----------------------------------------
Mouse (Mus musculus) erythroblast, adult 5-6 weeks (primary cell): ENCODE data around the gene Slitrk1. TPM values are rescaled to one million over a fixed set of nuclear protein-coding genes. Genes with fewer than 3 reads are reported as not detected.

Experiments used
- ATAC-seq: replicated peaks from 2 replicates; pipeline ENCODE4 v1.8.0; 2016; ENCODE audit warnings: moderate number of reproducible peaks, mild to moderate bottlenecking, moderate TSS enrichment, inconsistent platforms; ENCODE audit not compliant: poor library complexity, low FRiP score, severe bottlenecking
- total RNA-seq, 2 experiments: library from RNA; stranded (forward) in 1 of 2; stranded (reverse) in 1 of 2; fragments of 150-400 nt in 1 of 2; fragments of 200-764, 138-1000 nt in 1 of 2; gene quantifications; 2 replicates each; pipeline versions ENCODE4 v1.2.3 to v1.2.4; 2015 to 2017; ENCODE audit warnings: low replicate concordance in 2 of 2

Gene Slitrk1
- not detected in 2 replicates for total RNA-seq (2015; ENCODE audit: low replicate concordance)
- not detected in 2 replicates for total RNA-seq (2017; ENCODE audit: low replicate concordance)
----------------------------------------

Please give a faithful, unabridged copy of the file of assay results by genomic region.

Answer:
Mouse (Mus musculus) erythroblast, adult 5-6 weeks (primary cell): ENCODE data around the gene Slitrk1. TPM values are rescaled to one million over a fixed set of nuclear protein-coding genes. Genes with fewer than 3 reads are reported as not detected.

Experiments used
- ATAC-seq: replicated peaks from 2 replicates; pipeline ENCODE4 v1.8.0; 2016; ENCODE audit warnings: moderate number of reproducible peaks, mild to moderate bottlenecking, moderate TSS enrichment, inconsistent platforms; ENCODE audit not compliant: poor library complexity, low FRiP score, severe bottlenecking
- total RNA-seq, 2 experiments: library from RNA; stranded (forward) in 1 of 2; stranded (reverse) in 1 of 2; fragments of 150-400 nt in 1 of 2; fragments of 200-764, 138-1000 nt in 1 of 2; gene quantifications; 2 replicates each; pipeline versions ENCODE4 v1.2.3 to v1.2.4; 2015 to 2017; ENCODE audit warnings: low replicate concordance in 2 of 2

Gene Slitrk1
- not detected in 2 replicates for total RNA-seq (2015; ENCODE audit: low replicate concordance)
- not detected in 2 replicates for total RNA-seq (2017; ENCODE audit: low replicate concordance)